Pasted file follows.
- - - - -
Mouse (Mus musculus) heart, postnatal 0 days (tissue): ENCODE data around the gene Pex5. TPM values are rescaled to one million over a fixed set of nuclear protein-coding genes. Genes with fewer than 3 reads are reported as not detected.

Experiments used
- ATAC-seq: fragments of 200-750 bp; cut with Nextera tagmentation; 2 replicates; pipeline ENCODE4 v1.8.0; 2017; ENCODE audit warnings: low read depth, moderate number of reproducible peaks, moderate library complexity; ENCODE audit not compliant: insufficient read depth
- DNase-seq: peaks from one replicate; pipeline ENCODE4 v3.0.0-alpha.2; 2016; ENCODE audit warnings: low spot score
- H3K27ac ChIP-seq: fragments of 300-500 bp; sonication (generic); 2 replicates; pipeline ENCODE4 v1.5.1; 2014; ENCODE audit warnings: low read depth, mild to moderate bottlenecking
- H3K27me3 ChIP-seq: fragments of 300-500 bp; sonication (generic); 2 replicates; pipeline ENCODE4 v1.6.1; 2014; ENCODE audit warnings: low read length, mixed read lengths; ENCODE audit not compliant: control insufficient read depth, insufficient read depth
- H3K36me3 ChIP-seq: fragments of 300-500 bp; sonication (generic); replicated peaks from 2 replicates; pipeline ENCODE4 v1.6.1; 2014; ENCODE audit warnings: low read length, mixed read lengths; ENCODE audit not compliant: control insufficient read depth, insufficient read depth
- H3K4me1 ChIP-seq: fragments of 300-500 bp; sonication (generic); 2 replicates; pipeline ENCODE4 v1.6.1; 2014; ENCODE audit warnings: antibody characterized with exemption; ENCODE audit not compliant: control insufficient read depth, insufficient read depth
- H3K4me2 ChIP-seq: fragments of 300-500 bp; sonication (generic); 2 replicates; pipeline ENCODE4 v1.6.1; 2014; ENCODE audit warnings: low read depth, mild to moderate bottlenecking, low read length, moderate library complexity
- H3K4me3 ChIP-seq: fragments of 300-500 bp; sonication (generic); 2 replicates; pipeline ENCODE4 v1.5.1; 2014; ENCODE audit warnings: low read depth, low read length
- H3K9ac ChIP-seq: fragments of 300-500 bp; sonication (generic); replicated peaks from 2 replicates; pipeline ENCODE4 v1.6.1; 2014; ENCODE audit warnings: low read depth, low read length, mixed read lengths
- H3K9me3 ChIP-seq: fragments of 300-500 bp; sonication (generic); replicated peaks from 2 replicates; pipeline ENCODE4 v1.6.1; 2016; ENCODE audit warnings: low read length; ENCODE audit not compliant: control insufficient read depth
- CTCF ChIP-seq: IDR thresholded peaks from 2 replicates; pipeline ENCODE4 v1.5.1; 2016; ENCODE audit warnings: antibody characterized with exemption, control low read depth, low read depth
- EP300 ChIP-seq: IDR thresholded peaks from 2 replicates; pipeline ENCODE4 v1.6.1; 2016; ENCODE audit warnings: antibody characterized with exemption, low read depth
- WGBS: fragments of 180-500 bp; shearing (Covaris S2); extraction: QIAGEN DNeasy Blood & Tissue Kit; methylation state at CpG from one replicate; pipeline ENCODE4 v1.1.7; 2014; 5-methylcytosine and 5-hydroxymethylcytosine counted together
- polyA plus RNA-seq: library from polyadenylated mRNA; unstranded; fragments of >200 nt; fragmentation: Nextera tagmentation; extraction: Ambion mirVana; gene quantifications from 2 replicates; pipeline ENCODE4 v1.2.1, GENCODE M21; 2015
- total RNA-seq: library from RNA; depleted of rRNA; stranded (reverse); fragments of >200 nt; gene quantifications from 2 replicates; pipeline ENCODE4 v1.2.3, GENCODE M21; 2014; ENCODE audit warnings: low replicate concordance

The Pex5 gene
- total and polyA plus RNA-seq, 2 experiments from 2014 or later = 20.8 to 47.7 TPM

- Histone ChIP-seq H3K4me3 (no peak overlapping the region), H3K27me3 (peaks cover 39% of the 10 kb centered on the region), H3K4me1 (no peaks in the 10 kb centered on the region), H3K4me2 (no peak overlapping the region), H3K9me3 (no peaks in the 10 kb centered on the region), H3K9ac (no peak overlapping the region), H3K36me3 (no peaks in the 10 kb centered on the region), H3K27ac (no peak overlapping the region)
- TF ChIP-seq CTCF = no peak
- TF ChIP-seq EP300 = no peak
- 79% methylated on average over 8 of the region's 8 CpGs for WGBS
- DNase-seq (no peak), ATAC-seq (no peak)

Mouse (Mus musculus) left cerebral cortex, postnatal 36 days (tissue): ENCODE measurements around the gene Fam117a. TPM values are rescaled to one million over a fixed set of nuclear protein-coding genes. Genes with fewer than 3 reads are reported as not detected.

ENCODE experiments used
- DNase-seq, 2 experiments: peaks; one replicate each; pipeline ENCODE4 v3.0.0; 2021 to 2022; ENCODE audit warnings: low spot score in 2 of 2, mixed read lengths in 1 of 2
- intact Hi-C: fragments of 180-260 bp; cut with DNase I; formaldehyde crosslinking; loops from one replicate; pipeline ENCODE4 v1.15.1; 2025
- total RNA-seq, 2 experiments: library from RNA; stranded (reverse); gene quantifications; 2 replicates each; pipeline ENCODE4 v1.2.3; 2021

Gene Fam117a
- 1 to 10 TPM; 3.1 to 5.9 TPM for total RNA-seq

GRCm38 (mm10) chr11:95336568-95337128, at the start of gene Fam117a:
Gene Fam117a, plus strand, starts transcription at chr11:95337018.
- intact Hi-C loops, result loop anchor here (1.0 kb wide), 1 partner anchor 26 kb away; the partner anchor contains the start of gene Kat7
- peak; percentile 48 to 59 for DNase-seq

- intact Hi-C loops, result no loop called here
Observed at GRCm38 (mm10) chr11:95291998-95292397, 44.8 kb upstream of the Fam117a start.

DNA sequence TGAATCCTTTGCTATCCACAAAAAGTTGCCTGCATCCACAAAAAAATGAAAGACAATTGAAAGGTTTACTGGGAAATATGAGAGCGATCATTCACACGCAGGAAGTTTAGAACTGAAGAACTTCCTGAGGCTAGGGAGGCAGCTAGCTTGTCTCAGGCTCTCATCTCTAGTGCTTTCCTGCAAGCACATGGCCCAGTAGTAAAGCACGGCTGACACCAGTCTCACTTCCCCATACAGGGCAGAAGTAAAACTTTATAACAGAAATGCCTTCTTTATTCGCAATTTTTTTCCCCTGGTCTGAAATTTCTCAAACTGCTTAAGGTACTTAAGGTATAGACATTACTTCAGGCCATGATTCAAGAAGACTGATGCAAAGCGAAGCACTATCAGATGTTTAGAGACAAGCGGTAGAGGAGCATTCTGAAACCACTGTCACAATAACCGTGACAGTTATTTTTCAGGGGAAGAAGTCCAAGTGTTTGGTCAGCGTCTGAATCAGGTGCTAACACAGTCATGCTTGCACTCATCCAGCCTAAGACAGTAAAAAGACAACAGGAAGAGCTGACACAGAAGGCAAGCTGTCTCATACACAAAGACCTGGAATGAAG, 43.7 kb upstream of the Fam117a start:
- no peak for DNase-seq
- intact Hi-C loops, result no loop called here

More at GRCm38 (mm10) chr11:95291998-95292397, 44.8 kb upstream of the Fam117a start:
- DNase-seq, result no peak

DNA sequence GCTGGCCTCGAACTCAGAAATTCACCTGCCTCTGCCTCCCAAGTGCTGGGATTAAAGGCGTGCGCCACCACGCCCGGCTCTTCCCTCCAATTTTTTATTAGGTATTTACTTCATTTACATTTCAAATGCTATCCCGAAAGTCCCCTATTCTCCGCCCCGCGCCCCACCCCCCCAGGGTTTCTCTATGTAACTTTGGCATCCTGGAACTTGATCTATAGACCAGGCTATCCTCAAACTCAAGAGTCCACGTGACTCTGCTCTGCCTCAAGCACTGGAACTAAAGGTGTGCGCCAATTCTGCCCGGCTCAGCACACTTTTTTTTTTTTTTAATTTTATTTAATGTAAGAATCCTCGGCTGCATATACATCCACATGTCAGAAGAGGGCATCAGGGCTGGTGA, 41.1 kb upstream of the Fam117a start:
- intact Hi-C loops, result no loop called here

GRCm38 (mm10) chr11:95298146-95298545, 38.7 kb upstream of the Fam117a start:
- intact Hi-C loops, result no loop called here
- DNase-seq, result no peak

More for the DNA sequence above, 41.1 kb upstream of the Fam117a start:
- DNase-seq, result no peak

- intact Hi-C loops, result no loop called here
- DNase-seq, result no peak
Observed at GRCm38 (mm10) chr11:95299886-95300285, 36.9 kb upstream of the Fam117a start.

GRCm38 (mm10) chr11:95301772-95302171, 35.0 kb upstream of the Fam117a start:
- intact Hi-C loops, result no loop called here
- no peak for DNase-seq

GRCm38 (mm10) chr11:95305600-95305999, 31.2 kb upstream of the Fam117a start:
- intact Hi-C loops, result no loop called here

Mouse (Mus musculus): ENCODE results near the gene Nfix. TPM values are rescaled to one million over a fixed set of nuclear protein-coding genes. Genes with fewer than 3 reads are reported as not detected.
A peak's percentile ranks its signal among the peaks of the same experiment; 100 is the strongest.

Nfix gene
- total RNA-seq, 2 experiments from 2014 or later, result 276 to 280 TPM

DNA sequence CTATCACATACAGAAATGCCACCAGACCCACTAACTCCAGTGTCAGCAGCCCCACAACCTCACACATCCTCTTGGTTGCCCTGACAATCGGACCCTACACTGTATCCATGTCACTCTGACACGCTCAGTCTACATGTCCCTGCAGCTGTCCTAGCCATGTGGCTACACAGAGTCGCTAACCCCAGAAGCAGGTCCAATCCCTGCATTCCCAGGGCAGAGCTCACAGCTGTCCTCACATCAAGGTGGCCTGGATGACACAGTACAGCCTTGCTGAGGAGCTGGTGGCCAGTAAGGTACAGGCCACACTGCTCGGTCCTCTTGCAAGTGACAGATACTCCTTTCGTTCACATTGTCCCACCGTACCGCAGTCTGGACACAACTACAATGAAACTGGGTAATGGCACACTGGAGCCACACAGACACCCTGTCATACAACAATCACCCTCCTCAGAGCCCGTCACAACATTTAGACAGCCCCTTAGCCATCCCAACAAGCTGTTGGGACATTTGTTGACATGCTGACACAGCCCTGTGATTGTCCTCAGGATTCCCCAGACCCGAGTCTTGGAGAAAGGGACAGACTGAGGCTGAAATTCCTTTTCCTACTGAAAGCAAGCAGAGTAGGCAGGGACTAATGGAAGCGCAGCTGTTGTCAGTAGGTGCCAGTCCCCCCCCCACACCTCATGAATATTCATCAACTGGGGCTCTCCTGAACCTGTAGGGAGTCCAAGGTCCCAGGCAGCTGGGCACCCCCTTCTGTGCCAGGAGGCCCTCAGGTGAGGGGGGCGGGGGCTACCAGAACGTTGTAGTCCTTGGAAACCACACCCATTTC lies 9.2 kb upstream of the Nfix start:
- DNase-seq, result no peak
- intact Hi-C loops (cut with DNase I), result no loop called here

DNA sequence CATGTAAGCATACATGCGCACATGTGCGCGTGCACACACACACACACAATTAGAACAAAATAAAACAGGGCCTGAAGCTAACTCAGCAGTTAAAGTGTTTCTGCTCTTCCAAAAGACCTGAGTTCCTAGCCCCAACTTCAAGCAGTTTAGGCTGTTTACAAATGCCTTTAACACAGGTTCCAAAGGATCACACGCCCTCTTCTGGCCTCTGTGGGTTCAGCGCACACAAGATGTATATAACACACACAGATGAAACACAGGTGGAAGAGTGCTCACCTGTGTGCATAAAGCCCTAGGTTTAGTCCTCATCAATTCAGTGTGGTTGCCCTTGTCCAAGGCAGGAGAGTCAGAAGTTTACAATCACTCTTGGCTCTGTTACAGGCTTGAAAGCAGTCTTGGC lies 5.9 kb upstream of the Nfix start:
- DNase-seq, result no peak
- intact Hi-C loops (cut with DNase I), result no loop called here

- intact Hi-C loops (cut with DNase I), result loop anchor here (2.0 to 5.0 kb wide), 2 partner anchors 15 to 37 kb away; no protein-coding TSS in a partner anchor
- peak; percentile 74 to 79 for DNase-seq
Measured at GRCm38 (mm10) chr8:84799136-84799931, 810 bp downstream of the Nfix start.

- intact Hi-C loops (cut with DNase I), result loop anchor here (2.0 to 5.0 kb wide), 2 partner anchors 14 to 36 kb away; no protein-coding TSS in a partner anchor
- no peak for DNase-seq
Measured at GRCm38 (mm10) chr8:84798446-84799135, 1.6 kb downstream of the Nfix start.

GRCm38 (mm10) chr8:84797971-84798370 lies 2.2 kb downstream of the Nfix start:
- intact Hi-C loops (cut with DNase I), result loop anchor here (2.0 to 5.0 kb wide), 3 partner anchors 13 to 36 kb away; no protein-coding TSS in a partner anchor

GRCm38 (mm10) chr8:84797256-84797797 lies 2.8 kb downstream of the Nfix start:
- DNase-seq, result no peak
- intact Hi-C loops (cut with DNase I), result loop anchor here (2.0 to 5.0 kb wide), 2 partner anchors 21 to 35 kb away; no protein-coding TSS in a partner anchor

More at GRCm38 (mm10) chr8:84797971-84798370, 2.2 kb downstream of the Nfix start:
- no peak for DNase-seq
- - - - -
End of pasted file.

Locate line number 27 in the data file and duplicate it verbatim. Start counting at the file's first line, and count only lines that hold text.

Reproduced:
- DNase-seq, 2 experiments: peaks; one replicate each; pipeline ENCODE4 v3.0.0; 2021 to 2022; ENCODE audit warnings: low spot score in 2 of 2, mixed read lengths in 1 of 2